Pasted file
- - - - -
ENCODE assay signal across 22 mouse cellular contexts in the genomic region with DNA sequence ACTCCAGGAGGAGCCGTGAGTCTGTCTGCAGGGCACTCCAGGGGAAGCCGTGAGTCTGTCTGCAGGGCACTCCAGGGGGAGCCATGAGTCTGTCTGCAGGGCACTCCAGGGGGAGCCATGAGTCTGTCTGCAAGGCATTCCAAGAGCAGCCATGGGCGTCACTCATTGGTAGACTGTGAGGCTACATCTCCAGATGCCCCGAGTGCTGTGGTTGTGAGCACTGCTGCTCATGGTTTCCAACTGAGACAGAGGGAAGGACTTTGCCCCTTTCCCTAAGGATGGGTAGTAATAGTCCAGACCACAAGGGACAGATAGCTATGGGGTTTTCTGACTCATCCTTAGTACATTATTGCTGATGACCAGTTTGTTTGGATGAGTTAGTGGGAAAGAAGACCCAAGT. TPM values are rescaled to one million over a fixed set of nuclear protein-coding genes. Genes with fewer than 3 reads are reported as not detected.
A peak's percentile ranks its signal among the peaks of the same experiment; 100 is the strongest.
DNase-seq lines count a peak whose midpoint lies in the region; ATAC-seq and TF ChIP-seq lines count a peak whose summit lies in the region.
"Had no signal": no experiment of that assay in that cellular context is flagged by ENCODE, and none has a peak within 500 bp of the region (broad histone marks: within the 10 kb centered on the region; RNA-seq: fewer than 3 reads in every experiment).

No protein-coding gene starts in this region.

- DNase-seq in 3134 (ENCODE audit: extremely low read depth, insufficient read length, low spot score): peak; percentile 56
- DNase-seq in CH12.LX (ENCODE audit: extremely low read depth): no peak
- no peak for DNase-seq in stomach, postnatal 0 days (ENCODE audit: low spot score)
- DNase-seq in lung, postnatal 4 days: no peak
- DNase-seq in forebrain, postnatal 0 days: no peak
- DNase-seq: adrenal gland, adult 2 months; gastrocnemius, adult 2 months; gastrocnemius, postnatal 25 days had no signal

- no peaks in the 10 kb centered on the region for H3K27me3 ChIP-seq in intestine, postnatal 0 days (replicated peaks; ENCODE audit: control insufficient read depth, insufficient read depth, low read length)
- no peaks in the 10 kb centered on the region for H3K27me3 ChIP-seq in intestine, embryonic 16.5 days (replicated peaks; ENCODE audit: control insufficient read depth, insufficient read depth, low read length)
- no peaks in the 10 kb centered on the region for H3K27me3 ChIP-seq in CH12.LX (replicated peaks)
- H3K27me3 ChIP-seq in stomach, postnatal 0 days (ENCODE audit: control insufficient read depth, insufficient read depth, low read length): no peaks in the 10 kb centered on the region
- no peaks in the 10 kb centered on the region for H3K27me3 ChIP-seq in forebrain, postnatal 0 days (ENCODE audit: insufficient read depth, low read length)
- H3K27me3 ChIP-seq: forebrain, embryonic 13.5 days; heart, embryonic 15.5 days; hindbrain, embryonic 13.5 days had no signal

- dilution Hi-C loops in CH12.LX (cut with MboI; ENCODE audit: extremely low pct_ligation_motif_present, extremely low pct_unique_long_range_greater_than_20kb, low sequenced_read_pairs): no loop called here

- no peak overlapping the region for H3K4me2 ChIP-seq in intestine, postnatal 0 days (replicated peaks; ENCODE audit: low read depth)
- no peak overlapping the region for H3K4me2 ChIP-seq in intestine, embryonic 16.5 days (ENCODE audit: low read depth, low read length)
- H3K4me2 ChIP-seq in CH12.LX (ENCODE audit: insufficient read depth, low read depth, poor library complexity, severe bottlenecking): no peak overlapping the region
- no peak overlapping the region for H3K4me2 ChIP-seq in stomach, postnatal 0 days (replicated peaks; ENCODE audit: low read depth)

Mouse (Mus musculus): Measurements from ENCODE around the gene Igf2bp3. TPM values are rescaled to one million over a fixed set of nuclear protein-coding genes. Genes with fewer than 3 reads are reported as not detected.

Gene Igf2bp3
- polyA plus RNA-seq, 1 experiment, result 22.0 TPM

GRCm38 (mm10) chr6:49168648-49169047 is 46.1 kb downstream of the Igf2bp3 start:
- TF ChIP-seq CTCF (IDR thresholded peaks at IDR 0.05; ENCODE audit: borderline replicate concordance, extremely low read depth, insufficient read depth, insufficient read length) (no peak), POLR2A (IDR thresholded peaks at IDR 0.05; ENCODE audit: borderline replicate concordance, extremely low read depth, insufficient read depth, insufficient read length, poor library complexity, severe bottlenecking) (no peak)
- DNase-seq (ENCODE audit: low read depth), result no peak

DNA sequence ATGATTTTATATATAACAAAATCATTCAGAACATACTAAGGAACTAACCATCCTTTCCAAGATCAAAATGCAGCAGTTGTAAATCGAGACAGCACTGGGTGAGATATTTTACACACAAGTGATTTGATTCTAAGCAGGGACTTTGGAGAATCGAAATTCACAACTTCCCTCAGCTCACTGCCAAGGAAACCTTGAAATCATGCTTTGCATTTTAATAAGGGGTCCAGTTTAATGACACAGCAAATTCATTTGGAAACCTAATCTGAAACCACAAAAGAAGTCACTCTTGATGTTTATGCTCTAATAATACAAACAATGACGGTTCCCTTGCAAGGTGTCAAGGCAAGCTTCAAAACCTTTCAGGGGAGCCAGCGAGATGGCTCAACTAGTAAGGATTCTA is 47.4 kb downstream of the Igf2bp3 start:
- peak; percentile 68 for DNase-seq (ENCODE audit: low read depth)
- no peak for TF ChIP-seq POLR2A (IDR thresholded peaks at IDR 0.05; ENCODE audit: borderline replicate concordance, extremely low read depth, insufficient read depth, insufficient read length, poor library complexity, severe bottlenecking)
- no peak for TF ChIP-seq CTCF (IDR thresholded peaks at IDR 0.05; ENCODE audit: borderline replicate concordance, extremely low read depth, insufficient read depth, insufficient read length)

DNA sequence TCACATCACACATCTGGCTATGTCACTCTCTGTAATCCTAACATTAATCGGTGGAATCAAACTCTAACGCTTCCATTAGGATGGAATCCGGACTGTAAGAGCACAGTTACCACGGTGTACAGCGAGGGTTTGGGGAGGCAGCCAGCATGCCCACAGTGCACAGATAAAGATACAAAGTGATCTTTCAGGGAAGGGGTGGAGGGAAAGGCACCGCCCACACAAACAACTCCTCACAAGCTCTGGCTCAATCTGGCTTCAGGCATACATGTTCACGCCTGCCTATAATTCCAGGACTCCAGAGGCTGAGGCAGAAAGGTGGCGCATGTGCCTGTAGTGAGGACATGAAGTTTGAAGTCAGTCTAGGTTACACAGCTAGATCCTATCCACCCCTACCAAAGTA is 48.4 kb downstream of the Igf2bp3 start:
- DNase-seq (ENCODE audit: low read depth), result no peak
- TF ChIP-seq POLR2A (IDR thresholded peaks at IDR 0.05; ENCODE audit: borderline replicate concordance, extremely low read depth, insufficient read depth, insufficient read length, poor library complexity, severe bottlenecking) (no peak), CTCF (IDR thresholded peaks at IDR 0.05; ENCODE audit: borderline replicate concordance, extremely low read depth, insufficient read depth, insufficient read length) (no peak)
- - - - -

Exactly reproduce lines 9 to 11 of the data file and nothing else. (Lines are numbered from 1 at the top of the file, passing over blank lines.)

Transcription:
- DNase-seq in lung, postnatal 4 days: no peak
- DNase-seq in forebrain, postnatal 0 days: no peak
- DNase-seq: adrenal gland, adult 2 months; gastrocnemius, adult 2 months; gastrocnemius, postnatal 25 days had no signal